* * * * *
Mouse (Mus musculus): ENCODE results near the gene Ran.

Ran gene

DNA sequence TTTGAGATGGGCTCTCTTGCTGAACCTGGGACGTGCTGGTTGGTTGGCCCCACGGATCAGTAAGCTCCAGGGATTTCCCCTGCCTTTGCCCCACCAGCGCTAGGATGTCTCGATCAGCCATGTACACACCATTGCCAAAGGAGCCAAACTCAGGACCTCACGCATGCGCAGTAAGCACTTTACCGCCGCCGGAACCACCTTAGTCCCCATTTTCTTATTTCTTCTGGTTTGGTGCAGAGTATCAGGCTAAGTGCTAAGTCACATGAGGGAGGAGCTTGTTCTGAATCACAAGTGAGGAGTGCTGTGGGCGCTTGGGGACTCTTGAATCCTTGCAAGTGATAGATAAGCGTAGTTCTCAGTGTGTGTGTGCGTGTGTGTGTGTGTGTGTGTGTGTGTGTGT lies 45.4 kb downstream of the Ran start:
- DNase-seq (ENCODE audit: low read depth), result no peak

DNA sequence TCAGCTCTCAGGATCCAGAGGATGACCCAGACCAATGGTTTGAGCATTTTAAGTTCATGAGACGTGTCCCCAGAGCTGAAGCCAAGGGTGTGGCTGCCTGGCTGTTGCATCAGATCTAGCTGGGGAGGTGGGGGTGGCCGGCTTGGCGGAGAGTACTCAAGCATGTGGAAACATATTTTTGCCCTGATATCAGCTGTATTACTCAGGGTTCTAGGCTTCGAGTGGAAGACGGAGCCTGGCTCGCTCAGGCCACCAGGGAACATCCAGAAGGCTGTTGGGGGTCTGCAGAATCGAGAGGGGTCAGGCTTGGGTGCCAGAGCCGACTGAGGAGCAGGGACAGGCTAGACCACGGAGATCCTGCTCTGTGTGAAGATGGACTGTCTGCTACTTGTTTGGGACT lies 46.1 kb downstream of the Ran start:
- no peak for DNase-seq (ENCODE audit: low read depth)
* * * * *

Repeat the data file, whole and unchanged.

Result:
Mouse (Mus musculus): ENCODE results near the gene Ran.

Ran gene

DNA sequence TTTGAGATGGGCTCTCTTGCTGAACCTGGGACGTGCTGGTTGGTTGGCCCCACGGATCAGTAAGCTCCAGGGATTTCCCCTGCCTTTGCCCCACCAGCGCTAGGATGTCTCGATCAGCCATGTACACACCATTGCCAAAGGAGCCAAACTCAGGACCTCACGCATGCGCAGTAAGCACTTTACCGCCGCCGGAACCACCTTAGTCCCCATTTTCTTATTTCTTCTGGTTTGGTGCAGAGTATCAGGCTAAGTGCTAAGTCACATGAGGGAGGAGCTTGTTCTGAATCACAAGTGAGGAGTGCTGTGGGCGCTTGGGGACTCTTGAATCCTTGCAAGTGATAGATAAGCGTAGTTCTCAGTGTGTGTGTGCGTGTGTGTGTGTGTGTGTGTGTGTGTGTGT lies 45.4 kb downstream of the Ran start:
- DNase-seq (ENCODE audit: low read depth), result no peak

DNA sequence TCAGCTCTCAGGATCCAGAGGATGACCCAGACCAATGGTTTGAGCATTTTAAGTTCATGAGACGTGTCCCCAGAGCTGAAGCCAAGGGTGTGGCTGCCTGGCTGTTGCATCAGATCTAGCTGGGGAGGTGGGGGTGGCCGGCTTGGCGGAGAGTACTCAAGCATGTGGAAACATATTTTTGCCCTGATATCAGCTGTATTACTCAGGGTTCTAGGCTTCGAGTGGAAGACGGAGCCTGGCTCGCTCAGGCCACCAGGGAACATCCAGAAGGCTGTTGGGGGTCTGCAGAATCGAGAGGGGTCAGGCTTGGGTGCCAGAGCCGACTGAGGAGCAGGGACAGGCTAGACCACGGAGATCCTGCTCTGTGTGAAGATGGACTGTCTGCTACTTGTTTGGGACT lies 46.1 kb downstream of the Ran start:
- no peak for DNase-seq (ENCODE audit: low read depth)